A fourth topic analyzed in the collection is gender roles in grandparental childcare. Trappolini et al. explored this issue using data from two Italian surveys released by the Italian National Institute of Statistics, the “Social Condition and Integration of Foreign Citizen” and the “Multiscopo—Aspetti della vita quotidiana.” The authors analyzed possible differences in childcare provided by co-resident grandparents between Italian and migrant households, considering the role of gender and self-rated health (SRH). They find that migrant co-resident grandparents are less likely to declare bad SRH and no childcare and are more likely to declare good SRH and provide childcare than non-migrant co-resident grandparents. In addition, women have a higher probability of reporting poor care for their grandchildren than men and having a higher probability of self-reporting poor health.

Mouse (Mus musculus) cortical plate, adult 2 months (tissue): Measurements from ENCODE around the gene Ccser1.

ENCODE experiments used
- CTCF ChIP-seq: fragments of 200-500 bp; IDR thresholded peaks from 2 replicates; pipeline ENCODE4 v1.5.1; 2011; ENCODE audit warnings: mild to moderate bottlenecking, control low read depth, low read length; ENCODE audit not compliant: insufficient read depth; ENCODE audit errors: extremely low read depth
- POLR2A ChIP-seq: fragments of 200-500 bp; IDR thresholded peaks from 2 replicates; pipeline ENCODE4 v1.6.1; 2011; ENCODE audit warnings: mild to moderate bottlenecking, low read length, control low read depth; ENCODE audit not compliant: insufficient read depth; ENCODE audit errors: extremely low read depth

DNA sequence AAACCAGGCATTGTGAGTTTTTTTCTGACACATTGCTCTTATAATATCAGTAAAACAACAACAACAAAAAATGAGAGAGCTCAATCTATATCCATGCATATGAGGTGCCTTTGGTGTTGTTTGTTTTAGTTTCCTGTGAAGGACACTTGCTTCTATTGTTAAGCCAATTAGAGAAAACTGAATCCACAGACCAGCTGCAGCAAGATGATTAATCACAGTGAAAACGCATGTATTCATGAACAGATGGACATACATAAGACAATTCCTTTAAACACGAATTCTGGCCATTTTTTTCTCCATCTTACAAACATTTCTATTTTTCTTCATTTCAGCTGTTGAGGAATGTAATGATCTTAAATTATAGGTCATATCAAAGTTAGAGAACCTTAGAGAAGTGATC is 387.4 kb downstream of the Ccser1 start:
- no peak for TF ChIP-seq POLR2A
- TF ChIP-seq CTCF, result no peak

Fifth, the Research Topic presents an investigation of gender-related issues in the COVID-19 era from the perspective of policymakers. Camussi et al. discuss the role of the Task Force on these problems promoted by the Italian government to tackle these issues in 2020. This experience attests to the importance of a multiplicity of perspectives that reflect reality's complexity to promote women's empowerment in the post-COVID era. The authors also consider gender-related policy issues and the role of different disciplines, like social psychology, sociology, and demography, in the political and decision-making debate.